No, sugar is not a mineral. It does meet the five geological qualifications a substance would need to be considered a mineral.
In the article that follows, we’ll explain what the five qualifications are and why it is that sugar does not qualify.
Is Sugar A Mineral? (Or Not?)
The Five Qualifications To Be A Mineral
To qualify as a mineral, sugar would need to meet all five qualifications. If sugar failed to exhibit one of these characteristics (as it does), it couldn’t qualify.
The five qualifications to geologically be considered a mineral are:
One: The substance must exist in nature, without humans having to make it.
For example, diamonds exist in nature. They are considered minerals. Synthetic diamonds are made in a laboratory. They look pretty much just like diamonds, but they are not considered to be a mineral.
Two: The substance must be a solid (though it can exist in other forms, it just wouldn’t be considered a mineral in those forms). In general, it should be in its solid form while at a normal range for Earth temperatures.
Hydrogen, for example, exists as a gas at normal Earth temperatures. But if you put enough pressure on it and reduce the temperature of it well-beyond what is normal for Earth, it does become a solid. We just don’t call it a solid because that solid form isn’t normal for it.
Three: The substance must be completely and totally inorganic. The substance could have come from an organic source, but must be completely inorganic at the time of review.
Petrified wood is a good example of an inorganic substance that was once organic. It starts as wood (living cells) and those cells are replaced over thousands upon thousands of years by minerals. Once it can be called “petrified wood” there is no organic material left in it.
Four: The substance must have a consistent chemical composition throughout all samples of the material (regardless of where they are taken from).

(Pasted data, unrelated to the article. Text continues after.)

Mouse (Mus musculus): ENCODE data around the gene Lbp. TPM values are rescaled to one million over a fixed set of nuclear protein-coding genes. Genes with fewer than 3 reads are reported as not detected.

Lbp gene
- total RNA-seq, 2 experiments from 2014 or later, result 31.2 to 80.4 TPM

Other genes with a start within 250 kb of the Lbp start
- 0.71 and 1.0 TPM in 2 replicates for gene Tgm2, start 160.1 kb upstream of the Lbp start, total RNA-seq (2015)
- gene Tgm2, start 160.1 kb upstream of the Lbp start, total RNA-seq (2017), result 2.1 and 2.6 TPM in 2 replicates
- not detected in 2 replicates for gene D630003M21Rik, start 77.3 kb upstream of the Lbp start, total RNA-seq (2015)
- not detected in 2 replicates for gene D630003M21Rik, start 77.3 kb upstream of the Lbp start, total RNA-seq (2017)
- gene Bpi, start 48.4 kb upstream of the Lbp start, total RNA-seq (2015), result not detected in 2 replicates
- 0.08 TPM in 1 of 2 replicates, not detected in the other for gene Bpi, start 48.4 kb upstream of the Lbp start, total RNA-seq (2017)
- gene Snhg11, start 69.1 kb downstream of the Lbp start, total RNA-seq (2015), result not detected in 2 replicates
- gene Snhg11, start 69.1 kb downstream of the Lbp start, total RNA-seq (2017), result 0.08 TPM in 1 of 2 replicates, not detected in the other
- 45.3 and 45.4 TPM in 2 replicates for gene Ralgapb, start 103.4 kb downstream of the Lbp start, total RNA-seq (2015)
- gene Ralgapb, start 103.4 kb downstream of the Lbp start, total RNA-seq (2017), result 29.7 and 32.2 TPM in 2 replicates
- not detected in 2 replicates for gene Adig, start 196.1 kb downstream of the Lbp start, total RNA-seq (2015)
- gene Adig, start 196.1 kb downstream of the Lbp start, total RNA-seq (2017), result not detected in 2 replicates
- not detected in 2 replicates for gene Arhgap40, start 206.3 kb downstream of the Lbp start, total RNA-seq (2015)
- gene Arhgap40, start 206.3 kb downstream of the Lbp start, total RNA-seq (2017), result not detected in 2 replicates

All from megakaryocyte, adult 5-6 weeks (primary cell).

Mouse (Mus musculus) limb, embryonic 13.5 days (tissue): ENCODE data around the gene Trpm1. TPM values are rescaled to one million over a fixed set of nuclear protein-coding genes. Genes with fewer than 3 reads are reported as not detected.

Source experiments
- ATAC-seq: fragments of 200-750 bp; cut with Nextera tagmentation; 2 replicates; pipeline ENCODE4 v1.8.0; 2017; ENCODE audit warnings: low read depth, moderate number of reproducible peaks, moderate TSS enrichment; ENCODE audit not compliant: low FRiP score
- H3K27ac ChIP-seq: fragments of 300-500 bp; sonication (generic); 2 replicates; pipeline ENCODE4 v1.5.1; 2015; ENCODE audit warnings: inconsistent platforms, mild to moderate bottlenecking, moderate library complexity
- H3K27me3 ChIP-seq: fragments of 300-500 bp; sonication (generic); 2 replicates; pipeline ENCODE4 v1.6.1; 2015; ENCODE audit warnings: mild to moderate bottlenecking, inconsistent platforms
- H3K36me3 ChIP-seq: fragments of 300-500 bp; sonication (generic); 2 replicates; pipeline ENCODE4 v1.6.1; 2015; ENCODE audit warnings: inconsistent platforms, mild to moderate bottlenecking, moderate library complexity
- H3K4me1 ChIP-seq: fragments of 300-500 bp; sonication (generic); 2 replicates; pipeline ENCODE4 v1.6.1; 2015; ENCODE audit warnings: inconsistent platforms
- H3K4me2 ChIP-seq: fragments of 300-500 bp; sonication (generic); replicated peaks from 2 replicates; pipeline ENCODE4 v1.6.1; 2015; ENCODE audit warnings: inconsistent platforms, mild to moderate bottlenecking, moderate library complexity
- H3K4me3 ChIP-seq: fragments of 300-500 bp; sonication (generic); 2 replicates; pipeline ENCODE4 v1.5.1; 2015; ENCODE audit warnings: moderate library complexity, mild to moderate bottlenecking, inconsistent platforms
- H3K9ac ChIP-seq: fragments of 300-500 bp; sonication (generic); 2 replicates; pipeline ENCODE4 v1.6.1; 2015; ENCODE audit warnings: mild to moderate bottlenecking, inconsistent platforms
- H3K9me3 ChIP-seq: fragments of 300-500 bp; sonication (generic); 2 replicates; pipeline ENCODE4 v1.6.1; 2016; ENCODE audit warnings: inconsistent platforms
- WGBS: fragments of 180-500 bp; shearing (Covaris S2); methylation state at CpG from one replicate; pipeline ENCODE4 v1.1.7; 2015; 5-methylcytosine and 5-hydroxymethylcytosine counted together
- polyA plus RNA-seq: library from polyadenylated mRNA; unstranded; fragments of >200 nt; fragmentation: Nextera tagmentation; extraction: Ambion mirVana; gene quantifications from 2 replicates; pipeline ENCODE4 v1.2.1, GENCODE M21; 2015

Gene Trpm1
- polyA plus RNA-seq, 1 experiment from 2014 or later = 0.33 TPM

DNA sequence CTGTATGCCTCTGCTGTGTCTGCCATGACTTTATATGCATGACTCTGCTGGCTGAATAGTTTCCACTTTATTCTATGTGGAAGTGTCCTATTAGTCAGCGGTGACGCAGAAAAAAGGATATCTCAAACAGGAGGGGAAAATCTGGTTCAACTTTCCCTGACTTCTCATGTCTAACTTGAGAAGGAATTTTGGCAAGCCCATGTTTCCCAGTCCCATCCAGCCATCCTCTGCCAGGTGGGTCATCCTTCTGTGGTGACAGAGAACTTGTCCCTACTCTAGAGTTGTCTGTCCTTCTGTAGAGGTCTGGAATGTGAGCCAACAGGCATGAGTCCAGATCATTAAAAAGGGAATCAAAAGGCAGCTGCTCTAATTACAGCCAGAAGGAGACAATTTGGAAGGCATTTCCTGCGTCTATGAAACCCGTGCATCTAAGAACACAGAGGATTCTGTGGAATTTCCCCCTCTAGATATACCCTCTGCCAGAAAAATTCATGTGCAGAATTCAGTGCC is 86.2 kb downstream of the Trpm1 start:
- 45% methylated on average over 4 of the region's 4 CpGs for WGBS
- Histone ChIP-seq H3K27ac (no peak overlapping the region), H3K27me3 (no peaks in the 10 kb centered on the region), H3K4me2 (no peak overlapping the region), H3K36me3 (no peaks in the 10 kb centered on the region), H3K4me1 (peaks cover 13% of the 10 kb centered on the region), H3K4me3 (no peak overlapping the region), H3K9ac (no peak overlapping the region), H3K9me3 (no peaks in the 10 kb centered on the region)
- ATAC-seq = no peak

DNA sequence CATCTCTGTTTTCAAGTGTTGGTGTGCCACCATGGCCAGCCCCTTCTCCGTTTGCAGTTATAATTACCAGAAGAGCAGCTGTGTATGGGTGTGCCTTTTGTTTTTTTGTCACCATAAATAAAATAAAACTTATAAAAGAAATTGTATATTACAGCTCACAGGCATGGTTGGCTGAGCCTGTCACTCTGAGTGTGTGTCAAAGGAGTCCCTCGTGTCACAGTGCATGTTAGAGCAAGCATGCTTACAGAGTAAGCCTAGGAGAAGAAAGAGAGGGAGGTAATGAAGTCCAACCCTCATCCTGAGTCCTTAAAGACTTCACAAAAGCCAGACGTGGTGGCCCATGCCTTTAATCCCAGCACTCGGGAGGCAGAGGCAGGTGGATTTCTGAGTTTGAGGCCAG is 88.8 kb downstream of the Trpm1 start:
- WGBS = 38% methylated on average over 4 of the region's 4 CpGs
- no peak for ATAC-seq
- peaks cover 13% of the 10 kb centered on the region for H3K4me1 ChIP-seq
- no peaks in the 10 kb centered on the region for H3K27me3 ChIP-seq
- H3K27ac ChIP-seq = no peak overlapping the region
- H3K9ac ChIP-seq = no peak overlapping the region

Five: The internal structure of the substance must be orderly, and consistent.
What Is Sugar?
Before we move through the geological qualifications, we should pause really quickly and confirm what sugar is (and is not).
Sugar is a compound. It is not an element. A compound is formed when two or more differing substances form chemical bonds.
In the case of sugar, the components that it is made up of depends on the kind of sugar you are talking about.
For example, table sugar (that we’d stir into our coffee or tea) is known as sucrose, and it has a chemical formula of C12H22O11.
Other sugars have different formulas:
Fructose – C6H12O6
Glucose – C6H12O6
Xylose – C5H10O5
In some cases, sugars may exhibit the same chemical formula (meaning the same number of carbons, hydrogens, and oxygens, but form up in a different structure.
As we discuss sugar in the context of whether it is a mineral, we will be talking about sucrose.
See also: Does Sugar Dissolve In Alcohol?
Does Sugar Meet The Qualifications To Be Considered a Mineral?
First, does sugar (sucrose) exist naturally in the world, without human intervention? In the case of sucrose, the answer is yes, the substance does exist. It is a naturally occurring sugar, and is found in various fruits, vegetables, and nuts.
There are probably varieties of sugar that are entirely human made that do no exist in nature, and these materials would not qualify as a mineral even if they managed to meet the other qualifications of this test.
Second, is sugar solid? Yes, sugar is solid, though it easily dissolves into water and other liquids made up of water.
Third, is sugar inorganic? No, sugar is not inorganic. This is where sugar really fails to meet the geological test to be a mineral. When we say “organic” we don’t mean “free of impurities or pesticides.”
In chemistry, an organic compound is generally any chemical compound that contains carbon to hydrogen bonds (C-H).
In the case of sucrose, there are quite a few C-H bonds.
People will argue that sugar is “organic” because it comes from a living plant or can be found in life forms. Ultimately, it comes down to the chemical composition and structure of the compound, and its presence inside living beings is not relevant.
Fourth (thought it doesn’t really matter), does sugar have a consistent chemical composition throughout? Yes, sugar does have a consistent chemical composition throughout. Sugar is made up of one kind of compound, and it does not need any other added substance to be sugar.
Fifth and finally, does the substance have a consistent and orderly structure? Yes, each particle of sugar is a crystal made up of a consistent and orderly arrangement of sucrose molecules.
In summary, because sugar is an organic compound, it cannot be considered a mineral.
See also: Is Sugar a Pure Substance?